How long before I show signs and symptoms?
Available evidence supports that half of those infected will display symptoms of the illness five days following exposure, with 97.5% developing signs and symptoms of the illness within 12 days of exposure to COVID-19.
Data culled from 181 individuals who tested positive for COVID-19, whose exposure to an individual with COVID-19 had been confirmed and whose onset of symptoms was documented, provided the evidence for these conclusions about incubation. Although some developed symptoms between 12-14 days following exposure, only 2.5% of the test group (approximately four individuals) fell within this parameter. Results of this study can be found here.
Clinical signs and symptoms of mild-to-moderate COVID-19 can be found here. If you have symptoms that are more significant than those reported here, seek treatment from your physician.
How long am I contagious?
Little data is available that provides an adequate answer to this question as there is insufficient data to understand for how long COVID-19 makes a person contagious. However, looking to the timeline of other viruses does add some perspective to this question.
Clarifying terminology is initially important. When discussing the period during which a disease can be transmitted from one person to another, the terms “contagious” or “infectious” are routinely used. “Viral shedding” is another term used by scientists and medical professionals to define this period of contagion. During a viral shedding period, the viral host can actively shed the disease to others when the illness is present in the host.
A study performed in Nicaragua to determine the transmission of influenza in children and adults can be used to understand the length of time a person is infectious or can “shed” the virus. Between 2012 and 2014, the period over which four influenza variants had been detected in hosts, 144 cases and 112 household contacts were enrolled in the study. Over a period of 10-14 days after testing positive via the QuickVue Influenza A+B rapid test (a qualitative nasal/oral swab test), five home visits were conducted during which additional respiratory samples were collected from the infected individuals, and those in the same household with the infected individual.
Results of this study revealed the following:
Why should this influenza investigation be used as a guide to understand COVID-19?
What does this influenza study reveal about COVID-19?
Although we still do not know how long viral shedding occurs before a person displays symptoms of COVID-19, or for how long he or she is infectious after symptoms are detected, the fact that a person can be contagious for this period explains the need for social distancing, hand washing and other sanitary measures.
In the United States, medications and tests utilized to asses medical conditions may only be introduced into the stream of commerce once they pass numerous, stringent requirements. However, when a public health emergency surfaces that could be managed effectively with products and therapies not yet approved, provisions in the law permit the FDA to fast track biologics, diagnostic tools and other medical equipment.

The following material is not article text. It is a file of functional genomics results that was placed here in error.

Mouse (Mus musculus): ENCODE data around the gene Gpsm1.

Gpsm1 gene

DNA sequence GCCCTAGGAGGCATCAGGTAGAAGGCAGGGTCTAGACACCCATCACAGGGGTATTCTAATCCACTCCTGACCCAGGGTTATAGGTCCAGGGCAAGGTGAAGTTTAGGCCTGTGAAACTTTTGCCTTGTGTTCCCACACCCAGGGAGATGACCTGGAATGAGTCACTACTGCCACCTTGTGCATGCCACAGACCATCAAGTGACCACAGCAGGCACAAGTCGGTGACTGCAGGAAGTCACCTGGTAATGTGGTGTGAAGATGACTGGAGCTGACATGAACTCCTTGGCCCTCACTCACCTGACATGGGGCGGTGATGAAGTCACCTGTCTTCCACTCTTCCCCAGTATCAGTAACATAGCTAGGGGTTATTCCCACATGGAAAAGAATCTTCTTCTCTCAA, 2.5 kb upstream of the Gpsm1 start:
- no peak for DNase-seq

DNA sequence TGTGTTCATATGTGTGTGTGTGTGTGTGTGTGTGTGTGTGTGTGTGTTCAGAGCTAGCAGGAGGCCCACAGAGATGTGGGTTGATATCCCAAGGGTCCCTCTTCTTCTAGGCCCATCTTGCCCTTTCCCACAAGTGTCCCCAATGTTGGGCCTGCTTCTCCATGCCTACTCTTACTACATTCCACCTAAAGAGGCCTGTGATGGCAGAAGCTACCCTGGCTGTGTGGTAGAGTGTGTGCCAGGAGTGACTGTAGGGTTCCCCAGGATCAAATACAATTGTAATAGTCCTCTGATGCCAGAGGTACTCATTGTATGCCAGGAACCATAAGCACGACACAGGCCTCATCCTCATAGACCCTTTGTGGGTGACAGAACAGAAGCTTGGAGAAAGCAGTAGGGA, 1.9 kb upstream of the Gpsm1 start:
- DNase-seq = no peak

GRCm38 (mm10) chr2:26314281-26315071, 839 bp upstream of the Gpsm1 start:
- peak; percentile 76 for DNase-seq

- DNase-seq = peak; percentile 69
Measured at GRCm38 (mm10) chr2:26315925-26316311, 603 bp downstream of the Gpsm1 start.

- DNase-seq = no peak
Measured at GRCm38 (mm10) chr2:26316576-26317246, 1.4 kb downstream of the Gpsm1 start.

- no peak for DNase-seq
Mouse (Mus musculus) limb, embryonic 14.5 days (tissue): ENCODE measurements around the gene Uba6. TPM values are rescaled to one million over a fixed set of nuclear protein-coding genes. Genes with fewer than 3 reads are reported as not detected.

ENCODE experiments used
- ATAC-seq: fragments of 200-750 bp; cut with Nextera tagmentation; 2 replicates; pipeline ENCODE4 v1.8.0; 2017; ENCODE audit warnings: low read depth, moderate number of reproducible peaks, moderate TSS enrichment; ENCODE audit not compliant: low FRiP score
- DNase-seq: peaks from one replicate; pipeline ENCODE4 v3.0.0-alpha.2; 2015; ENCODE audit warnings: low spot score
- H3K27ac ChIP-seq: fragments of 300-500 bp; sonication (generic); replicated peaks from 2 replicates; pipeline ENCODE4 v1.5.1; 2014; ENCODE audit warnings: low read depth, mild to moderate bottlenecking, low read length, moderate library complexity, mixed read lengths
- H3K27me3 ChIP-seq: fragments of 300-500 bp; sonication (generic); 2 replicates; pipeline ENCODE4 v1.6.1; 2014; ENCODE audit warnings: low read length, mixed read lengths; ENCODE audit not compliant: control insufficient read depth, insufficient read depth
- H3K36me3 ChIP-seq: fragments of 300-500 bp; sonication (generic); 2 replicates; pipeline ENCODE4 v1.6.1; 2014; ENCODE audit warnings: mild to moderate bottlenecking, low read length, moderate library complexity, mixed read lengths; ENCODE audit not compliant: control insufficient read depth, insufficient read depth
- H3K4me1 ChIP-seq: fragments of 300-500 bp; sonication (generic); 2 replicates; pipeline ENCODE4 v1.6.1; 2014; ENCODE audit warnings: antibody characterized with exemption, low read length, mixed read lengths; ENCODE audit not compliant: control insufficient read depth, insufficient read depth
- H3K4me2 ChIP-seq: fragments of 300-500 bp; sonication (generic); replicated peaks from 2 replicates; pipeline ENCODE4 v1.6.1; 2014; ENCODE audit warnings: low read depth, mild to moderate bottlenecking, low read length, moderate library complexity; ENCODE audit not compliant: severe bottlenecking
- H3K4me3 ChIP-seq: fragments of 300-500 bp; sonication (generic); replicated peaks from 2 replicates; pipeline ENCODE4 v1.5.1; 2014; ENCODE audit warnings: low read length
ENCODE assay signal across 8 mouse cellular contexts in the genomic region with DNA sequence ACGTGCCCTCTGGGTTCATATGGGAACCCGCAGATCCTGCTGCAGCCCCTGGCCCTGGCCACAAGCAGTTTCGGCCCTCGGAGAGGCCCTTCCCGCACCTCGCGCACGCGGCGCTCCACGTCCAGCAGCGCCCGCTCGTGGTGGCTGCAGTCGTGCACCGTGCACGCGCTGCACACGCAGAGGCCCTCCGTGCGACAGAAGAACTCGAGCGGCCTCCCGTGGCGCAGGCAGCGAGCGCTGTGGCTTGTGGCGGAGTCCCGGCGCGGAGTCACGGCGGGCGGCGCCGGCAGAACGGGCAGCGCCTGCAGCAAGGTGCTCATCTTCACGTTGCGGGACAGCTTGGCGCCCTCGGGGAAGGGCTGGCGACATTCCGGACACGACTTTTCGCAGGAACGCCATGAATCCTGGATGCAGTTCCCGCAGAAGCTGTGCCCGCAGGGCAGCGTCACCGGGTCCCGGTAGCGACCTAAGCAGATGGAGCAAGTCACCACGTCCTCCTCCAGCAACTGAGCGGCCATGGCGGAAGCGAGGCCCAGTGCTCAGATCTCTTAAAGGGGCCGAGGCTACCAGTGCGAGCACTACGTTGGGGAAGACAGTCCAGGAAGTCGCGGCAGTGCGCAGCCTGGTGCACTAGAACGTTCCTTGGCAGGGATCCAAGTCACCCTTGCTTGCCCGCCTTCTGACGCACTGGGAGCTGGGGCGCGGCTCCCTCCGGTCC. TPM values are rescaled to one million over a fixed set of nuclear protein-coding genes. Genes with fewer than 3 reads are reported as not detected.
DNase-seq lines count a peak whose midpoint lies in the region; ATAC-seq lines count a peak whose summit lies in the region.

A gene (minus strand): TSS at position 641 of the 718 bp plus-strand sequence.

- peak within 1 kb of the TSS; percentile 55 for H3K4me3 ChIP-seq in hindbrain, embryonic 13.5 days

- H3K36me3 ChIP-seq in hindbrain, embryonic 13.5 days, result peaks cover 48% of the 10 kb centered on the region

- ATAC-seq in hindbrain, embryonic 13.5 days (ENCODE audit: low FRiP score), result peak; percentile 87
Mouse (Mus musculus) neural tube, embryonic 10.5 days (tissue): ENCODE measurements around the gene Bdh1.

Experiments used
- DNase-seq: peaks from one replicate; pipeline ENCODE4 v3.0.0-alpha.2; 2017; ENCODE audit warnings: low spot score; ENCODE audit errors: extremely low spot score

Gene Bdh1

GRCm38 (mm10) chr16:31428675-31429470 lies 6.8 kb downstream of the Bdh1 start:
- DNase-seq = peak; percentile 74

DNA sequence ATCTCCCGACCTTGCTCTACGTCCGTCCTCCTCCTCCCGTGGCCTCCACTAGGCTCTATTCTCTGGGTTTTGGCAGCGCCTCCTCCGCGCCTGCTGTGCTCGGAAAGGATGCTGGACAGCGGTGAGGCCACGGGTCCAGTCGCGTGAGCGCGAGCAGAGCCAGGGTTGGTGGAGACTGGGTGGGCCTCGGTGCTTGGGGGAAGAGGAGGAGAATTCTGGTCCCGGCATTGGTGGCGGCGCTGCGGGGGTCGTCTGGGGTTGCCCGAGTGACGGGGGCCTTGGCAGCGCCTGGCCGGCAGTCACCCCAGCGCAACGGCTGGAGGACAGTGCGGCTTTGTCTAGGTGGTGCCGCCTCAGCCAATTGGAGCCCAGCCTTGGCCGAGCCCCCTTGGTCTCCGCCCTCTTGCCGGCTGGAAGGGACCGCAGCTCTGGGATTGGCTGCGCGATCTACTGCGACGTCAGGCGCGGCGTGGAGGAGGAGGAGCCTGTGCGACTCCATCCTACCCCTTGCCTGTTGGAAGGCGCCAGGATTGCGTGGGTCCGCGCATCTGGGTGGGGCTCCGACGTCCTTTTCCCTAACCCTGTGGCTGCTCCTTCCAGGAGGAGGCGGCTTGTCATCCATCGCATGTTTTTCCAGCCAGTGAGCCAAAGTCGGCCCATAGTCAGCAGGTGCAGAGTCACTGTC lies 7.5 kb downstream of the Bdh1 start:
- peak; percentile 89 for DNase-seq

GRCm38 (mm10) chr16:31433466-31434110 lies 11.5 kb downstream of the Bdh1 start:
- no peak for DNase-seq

On February 4, 2020, the Secretary of the Department of Health and Human Services (HHS) determined that COVID-19 posed a public heath emergency to U.S. citizens. By declaring this public health emergency, the Secretary of HHS triggered section 564(b)(1)(C) of the Federal Food, Drug and Cosmetic Act. In accordance with this provision, the FDA Commissioner may allow unapproved medical products, or unapproved uses of approved medical products, to be used to test for or to treat the life-threatening disease causing the health crisis. For each item approved to assess, treat or protect against COVID-19 during this time period, an Emergency Use Authorization (EUA) is issued.
To date, the following EUAs have been issued:
March 28, 2020
February 4, 2020
In the above list, 27 products have been approved to provide a qualitative assessment of COVID-19 in the upper and/or lower airway. Three of those products can be performed at the location where the patient is being tested. One additional product has been approved to test for antibodies in whole blood, serum or plasma.
Normally, it takes months or years to have a new test approved or to have a medication approved for off-label use. Under this circumstance, the speed with which these tests was developed is truly remarkable. Also, national testing will certainly be accomplished more rapidly as a result of the FDA’s issuance of these EUAs.
If you know someone who is exhibiting signs, tell that person to do a search for testing locations in or around their communities. As the number of companies approved to manufacture tests increases, the number of available tests will increase, and commensurately, the number of testing sites will increase. Early detection can help manage the virus.
QUESTIONS YOU MAY HAVE
Below is a link to the FDA website listing all EUAs issued to date in response to COVID-19: